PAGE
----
The cash is tiny in comparison to Facebook’s profits but represents a shot over the bow of Facebook which will get hammered if something like this happens again.
Elizabeth Denham, the Information Commissioner, said Facebook failed to sufficiently protect the privacy of its users before, during and after the unlawful processing of this data. A company of its size and expertise should have known better and it should have done better.
The fine was served under the Data Protection Act 1998. It was replaced in May by the new Data Protection Act 2018, alongside the EU’s General Data Protection Regulation. These provide a range of new enforcement tools for the ICO, including maximum fines of £17 million or four percent of global turnover.
Denham added: “We considered these contraventions to be so serious we imposed the maximum penalty under the previous legislation. The fine would inevitably have been significantly higher under the GDPR. One of our main motivations for taking enforcement action is to drive meaningful change in how organisations handle people’s personal data.”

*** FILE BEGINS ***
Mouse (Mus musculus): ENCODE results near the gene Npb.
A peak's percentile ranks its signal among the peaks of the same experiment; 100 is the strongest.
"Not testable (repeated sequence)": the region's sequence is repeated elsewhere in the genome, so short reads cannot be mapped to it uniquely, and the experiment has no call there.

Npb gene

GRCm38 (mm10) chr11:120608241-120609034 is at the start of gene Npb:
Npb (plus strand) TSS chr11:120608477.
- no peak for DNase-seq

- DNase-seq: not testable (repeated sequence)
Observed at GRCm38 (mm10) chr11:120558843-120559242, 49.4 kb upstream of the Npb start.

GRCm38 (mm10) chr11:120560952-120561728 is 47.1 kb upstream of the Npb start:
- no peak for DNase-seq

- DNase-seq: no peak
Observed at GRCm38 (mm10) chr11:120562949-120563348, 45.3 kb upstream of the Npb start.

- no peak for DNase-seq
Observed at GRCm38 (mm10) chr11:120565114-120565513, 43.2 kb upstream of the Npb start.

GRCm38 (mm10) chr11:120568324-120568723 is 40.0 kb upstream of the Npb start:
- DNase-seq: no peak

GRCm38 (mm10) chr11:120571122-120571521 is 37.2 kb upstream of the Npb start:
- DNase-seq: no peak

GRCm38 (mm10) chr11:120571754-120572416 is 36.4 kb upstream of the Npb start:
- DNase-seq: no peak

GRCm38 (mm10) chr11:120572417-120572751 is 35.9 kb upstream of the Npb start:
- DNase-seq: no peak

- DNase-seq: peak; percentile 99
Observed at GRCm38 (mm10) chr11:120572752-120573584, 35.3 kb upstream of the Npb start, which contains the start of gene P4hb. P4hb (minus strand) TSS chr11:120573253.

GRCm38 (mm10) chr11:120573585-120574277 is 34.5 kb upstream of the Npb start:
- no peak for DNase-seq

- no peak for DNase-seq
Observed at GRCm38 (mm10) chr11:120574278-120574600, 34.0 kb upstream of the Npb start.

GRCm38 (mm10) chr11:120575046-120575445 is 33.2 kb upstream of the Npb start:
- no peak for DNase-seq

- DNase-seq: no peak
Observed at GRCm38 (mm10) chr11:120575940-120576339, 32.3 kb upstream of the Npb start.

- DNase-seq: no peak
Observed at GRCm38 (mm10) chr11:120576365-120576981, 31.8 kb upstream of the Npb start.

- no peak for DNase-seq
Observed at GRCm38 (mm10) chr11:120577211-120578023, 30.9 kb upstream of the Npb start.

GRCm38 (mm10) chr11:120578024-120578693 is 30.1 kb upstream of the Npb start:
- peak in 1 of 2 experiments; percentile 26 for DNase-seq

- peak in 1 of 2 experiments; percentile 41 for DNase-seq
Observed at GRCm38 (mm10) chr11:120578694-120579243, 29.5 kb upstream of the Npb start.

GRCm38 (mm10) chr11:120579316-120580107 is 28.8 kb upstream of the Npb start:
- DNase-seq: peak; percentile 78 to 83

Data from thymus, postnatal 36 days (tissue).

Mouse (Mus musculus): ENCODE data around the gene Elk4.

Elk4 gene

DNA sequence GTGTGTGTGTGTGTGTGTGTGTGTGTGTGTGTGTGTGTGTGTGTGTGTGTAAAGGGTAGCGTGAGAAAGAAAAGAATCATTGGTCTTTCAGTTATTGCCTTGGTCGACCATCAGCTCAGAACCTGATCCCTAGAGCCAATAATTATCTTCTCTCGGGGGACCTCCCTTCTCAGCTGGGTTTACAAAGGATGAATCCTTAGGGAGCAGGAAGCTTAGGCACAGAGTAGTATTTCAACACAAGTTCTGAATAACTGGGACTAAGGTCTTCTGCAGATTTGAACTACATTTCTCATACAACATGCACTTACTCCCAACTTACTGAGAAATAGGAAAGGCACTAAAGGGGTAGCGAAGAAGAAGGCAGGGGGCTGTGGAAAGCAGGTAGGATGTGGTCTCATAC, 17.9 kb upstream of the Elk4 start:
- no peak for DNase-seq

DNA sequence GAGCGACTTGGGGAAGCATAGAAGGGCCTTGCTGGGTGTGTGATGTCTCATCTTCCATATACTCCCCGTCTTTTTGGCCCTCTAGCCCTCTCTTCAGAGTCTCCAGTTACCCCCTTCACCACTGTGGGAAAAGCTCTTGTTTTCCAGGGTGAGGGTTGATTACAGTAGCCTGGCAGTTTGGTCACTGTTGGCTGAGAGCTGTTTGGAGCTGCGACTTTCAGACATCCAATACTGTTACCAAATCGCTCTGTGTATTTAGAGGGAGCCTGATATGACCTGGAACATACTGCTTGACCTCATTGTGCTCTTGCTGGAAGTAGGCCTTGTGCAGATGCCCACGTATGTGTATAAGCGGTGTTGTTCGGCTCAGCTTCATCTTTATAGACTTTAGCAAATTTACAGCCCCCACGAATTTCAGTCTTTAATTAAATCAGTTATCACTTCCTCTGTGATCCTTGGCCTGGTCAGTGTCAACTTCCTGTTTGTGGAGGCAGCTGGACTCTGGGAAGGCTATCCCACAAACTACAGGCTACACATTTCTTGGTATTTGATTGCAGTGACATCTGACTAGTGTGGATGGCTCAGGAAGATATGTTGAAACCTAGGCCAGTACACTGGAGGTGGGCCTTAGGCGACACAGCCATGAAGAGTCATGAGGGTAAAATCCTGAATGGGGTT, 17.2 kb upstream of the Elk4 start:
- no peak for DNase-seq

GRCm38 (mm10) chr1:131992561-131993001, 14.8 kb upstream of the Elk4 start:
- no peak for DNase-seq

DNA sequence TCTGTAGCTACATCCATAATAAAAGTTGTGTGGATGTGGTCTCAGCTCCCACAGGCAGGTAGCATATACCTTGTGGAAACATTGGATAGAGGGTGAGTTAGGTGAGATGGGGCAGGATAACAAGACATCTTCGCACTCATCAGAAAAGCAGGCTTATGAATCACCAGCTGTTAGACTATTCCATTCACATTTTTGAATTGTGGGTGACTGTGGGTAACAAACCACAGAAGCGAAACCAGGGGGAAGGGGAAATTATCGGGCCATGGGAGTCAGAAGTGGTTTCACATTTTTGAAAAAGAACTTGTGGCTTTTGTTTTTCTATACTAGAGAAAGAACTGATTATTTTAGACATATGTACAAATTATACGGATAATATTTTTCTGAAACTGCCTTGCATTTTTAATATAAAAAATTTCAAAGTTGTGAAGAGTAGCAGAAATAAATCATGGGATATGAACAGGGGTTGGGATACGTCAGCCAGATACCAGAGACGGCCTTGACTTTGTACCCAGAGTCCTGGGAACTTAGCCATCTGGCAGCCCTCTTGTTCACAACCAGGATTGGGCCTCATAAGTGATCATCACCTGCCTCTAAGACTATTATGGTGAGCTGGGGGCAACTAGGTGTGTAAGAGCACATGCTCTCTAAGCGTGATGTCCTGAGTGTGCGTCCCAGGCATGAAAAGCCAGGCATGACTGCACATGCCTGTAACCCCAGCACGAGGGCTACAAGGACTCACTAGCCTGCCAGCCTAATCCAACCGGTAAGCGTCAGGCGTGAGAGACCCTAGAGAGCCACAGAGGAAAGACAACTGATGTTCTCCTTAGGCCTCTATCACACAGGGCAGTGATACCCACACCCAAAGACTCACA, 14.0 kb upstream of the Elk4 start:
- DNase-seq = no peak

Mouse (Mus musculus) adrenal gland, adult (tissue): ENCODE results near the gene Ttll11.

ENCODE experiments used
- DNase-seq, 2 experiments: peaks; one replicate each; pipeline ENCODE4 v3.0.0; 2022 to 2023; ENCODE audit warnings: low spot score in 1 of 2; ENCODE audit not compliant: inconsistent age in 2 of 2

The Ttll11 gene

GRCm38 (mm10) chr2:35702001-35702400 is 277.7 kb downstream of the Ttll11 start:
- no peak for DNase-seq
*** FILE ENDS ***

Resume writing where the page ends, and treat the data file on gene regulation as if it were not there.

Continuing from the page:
Facebook has responded by saying that it is currently reviewing the ICO’s decision. It adds: “While we respectfully disagree with some of their findings, we have said before that we should have done more to investigate claims about Cambridge Analytica and taken action in 2015. We are grateful that the ICO has acknowledged our full cooperation throughout their investigation, and have also confirmed they have found no evidence to suggest UK Facebook users’ data was in fact shared with Cambridge Analytica.”